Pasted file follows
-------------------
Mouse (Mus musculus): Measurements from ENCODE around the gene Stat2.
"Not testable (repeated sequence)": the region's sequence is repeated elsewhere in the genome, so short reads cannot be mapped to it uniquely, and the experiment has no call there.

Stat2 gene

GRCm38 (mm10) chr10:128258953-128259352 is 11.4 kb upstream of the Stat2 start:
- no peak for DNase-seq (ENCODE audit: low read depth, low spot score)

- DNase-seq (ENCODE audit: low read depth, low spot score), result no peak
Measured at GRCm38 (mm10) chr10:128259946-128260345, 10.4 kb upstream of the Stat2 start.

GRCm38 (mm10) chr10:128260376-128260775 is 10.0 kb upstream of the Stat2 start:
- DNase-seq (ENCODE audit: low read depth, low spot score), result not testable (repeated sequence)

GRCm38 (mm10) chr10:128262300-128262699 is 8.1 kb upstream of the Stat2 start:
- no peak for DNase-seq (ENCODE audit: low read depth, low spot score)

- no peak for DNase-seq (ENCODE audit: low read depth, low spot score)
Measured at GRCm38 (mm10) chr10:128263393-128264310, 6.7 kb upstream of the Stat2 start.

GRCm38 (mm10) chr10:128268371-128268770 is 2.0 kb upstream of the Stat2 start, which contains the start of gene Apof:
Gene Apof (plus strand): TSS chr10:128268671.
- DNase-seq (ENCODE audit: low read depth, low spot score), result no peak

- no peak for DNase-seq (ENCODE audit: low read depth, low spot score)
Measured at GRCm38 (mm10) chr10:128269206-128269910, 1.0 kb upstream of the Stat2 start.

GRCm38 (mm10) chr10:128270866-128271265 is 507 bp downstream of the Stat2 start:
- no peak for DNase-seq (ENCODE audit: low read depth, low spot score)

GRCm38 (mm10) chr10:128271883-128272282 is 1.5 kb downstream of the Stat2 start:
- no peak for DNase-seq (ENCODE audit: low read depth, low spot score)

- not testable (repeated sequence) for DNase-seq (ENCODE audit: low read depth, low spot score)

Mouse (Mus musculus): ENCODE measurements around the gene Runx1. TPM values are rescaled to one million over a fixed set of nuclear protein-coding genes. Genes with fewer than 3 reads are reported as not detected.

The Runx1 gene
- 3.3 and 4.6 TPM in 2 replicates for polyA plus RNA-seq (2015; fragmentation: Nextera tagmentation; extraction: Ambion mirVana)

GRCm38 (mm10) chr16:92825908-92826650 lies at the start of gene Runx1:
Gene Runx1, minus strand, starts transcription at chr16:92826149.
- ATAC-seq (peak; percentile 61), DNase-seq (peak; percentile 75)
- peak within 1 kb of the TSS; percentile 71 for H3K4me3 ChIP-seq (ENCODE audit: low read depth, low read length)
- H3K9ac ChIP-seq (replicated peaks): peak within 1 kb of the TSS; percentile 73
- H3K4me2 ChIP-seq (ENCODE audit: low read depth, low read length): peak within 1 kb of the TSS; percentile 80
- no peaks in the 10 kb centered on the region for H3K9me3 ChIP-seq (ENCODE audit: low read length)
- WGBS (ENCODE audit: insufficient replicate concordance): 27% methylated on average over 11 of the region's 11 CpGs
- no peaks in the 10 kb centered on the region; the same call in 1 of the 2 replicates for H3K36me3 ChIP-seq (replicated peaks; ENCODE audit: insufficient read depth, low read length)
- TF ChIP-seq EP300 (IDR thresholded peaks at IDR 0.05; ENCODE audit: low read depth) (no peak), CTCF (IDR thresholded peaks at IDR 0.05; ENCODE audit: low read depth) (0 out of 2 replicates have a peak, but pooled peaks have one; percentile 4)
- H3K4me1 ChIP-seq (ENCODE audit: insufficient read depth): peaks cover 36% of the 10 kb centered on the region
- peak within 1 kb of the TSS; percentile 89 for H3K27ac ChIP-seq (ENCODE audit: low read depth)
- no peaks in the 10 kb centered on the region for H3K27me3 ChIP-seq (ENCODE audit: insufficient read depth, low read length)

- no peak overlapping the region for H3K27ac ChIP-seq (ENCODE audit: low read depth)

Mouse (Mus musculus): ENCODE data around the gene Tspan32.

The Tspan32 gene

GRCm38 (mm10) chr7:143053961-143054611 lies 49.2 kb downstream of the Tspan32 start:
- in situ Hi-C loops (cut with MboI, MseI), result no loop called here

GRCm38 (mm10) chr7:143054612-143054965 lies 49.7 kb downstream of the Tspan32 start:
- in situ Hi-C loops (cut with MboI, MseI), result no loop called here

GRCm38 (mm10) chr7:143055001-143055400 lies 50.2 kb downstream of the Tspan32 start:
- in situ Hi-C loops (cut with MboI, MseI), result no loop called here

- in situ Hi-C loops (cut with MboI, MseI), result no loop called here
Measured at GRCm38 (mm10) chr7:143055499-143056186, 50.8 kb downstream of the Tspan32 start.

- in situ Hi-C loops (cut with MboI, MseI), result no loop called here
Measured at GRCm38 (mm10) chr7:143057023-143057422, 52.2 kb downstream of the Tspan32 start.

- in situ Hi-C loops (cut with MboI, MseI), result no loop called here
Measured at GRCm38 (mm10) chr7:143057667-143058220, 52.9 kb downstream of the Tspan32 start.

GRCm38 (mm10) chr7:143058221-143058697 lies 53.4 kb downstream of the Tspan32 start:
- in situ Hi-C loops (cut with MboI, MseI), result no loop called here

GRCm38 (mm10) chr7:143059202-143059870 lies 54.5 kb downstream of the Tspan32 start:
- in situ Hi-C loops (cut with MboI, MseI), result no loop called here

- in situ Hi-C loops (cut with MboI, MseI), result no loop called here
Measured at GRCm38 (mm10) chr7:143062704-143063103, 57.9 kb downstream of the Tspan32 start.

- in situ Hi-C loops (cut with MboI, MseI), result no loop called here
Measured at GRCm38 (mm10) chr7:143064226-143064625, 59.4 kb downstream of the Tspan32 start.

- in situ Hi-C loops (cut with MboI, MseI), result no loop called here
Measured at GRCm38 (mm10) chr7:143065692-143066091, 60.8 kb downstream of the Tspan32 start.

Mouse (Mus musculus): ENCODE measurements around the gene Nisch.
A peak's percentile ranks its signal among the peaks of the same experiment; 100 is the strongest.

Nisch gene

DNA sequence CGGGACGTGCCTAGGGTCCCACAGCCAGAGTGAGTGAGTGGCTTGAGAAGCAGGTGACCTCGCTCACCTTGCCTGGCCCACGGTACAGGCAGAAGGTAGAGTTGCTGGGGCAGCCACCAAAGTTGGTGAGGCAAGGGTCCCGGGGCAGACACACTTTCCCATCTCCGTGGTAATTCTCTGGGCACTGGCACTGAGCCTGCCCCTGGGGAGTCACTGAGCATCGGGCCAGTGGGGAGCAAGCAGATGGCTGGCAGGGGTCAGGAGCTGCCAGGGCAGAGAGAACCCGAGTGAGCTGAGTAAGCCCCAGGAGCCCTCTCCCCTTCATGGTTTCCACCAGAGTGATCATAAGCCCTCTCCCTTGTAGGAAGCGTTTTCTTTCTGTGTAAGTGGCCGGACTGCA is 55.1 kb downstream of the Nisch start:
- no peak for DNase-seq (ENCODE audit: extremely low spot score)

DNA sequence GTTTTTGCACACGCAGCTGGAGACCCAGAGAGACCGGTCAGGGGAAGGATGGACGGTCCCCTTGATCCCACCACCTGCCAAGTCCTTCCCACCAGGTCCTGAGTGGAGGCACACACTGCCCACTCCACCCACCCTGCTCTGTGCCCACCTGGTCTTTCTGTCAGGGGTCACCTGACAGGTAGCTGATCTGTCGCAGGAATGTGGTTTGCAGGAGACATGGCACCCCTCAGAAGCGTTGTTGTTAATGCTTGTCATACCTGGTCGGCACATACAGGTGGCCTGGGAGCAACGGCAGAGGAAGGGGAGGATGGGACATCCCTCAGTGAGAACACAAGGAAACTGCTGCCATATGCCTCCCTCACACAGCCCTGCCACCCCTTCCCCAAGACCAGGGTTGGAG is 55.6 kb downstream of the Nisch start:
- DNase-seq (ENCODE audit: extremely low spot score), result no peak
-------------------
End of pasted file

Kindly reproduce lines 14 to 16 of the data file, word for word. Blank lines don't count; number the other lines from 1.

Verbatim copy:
GRCm38 (mm10) chr10:128268371-128268770 is 2.0 kb upstream of the Stat2 start, which contains the start of gene Apof:
Gene Apof (plus strand): TSS chr10:128268671.
- DNase-seq (ENCODE audit: low read depth, low spot score), result no peak